Zently, a tech startup with a mobile app for renters that helps them pay on time and flags issues for the landlord, has recently raised $1.6 million in venture capital funding and rolled out an expense-sharing feature.
According to a news report in TechCrunch, the mobile app now includes the ability to link a bank account, enabling roommates to split shared expenses. The new tech feature is enabled by connecting the user’s bank or credit card account and letting them flag purchases that go for the house. The app will then figure out how much each member of the household owes and to whom.
For instance, the app lets users set up a master tenant who can collect rent from the roommates in one place. Apps like PayPal, Venmo or Square Cash allow people to send multiple payments, but it doesn’t end up in one place, noted the report.
The new round of venture capital funding came along with the new app feature, noted the report. Montage Ventures led the round of VC funding, which also includes investments from real estate industry players, noted the report.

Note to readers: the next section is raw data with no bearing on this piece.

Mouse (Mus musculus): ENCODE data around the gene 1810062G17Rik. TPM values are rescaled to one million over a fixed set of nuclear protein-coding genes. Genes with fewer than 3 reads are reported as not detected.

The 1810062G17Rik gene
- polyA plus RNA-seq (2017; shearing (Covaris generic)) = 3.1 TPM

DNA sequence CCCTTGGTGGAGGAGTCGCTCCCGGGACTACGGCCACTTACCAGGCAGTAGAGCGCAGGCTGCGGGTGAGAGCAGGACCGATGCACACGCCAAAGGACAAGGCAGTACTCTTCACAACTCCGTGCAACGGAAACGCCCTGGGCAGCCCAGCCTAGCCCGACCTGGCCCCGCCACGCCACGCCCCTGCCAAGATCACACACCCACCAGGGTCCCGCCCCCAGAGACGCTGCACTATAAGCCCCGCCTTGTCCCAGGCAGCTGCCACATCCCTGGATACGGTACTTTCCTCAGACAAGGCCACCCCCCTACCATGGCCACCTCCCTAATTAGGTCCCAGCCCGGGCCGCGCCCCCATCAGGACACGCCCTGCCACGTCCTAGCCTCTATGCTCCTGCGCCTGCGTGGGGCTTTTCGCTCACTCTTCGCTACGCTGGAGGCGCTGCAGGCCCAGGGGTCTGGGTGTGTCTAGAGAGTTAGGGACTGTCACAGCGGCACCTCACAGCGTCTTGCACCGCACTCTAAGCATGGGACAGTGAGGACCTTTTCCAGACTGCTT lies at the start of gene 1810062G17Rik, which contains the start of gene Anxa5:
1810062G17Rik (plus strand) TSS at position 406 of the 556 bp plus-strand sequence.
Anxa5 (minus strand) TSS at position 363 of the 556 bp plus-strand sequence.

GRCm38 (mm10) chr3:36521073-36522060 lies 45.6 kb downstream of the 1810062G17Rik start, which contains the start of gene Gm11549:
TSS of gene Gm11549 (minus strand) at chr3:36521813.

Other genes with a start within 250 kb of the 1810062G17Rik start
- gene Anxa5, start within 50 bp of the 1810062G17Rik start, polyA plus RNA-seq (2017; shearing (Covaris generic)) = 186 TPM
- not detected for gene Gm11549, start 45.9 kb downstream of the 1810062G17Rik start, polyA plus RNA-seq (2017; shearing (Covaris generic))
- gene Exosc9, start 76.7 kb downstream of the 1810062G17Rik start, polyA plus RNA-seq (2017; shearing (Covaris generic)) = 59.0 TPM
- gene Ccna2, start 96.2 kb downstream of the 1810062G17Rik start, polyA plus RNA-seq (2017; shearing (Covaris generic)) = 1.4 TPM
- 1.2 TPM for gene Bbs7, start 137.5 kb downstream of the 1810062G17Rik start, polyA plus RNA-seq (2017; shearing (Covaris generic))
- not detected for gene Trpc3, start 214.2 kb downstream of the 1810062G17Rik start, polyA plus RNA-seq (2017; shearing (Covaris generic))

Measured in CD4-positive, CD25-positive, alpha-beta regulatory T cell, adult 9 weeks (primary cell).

With the VC funding recently raised and the expense-sharing feature, TechCrunch said the company aims to bring more millennial renters to its mobile app, which it thinks will result in more landlords also joining the service.
Zently is among a growing number of startups that are trying to transform the rental market, where checks reign supreme. According to data last year from the U.S. Federal Reserve, the number of checks in use declined by more than 50 percent over a 12-year period beginning in 2000. In that same span, payment with cards, mobile wallets and direct deposit tripled, and the trend is not expected to reverse itself anytime soon.
Young people especially have stopped using checks, with a study from WePay reporting that 52 percent of millennials never use checks at all. When it comes to rent payments, however, checks are still the preferred payment option. The Fed study indicated that consumers are still using checks to pay for larger transactions, such as their monthly rent, despite the inconvenience of writing a check.